The impact of USA’s protectionist measures on India can’t be dismissed as USA is the largest export market for Indian solar cells. India exported solar cells (whether or not assembled in module/panel) worth Rs 72,488.43 lakh in 2018-19, of which USA accounted for Rs 34,788.18 lakh—which is more than half of India’s total solar cell exports in value terms.
“With Indian exports to USA now facing a higher tariff, it is imperative [for the government] to build and maintain trade relations with nations of stronger currency and greater market dominance,” says Sunil Rathi, director at solar module manufacturing company Waaree Energies.
While bifacial solar modules have been excluded from Section 201 tariffs imposed by the United States, which currently apply a 25% tariff to most solar modules imported to the United States, “the lack of clarity in the timeline only presents the domestic players with interim relief,” according to Rathi.
Similarly, at the home turf, the government needs to implement airtight laws to provide Indian solar manufacturers with a level-playing field to compete against cheaper imports.
“Introduction of stringent anti-dumping duties would make a mark where the current safeguard measures are unable to control countries like Thailand and Vietnam from encroaching on the Indian solar ecosystem. Reduced dependency on imports will strengthen the Rupee denomination, thus contributing to India’s gross domestic product,” added Rathi.
To expand domestic demand, rival Vikram Solar’s Amit Gupta, director-legal & corporate affairs, suggested that rooftop solar installations using indigenously manufactured solar modules be made mandatory for all government buildings, schools and hospitals.
“Setting up of a dedicated agency to provide insurance cover for solar power installations at affordable prices will further promote adoption of clean energy,” he said.
Lauding power minister’s recent proposals to ease financing for renewable energy projects, Rathi said it is also important to ensure stringent renewable purchase obligation (RPO) compliance by the states.
Though the Ministry of New and Renewable Energy has been aggressively pushing solar RPO compliance, 24 of India’s 29 states and seven union territories have been unable to meet even 60% of their RPO targets. Only five states—Karnataka, Himachal Pradesh, Andhra Pradesh, Nagaland and Meghalaya – plus the union territory of the Andaman and Nicobar Islands, have met their targets.
Further, Rathi urged implementation of ‘first in first out’ payment mechanism by DISCOMs in order to ensure steady demand and ease in cash flow.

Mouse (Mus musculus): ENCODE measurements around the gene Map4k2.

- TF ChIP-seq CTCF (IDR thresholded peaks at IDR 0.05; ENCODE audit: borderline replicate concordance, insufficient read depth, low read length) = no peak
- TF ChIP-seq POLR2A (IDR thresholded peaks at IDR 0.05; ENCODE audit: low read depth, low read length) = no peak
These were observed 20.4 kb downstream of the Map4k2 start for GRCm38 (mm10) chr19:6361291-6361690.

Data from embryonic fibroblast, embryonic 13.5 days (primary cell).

Funding and incentives
A recent Parliamentary standing committee report recently highlighted the diversion of National Clean Energy Fund to compensate states for their revenue loss following the rollout of Goods and Services Tax. Quoting the report, Gupta recommended that the fund be utilised exclusively for promoting domestic manufacturing of renewable energy projects in order to promote clean energy solutions.
“The finance ministry should announce the roadmap to bring down corporate tax to 25% in the coming years. Minimum alternate tax—a fixed percentage of company profits payable as tax—can be brought down for units operating in special economic zones in order to increase their competitiveness,” he added.
To encourage R&D, Gupta urged that 200% tax deduction on R&D expenditure in new and clean solar technology development (which could be a part of the offset/Make in India arrangement) be allowed. India already offers 200% tax deduction on R&D expenditure in emerging areas such as bio-technology, which has led to rapid growth of the Indian biotech and pharma companies.
Further, “the budget must allocate special funds for strengthening the grid infrastructure (to ensure smooth renewable energy integration and grid/transmission downtime reduction) and development of electric vehicle battery ecosystem. A cess on diesel should be imposed and the same should be used to expand electric vehicle infrastructure in the country. Under corporate social responsibility obligations for next 10 years, the amount spent by companies to put up captive solar power plants should be allowed as deduction,” said Gupta.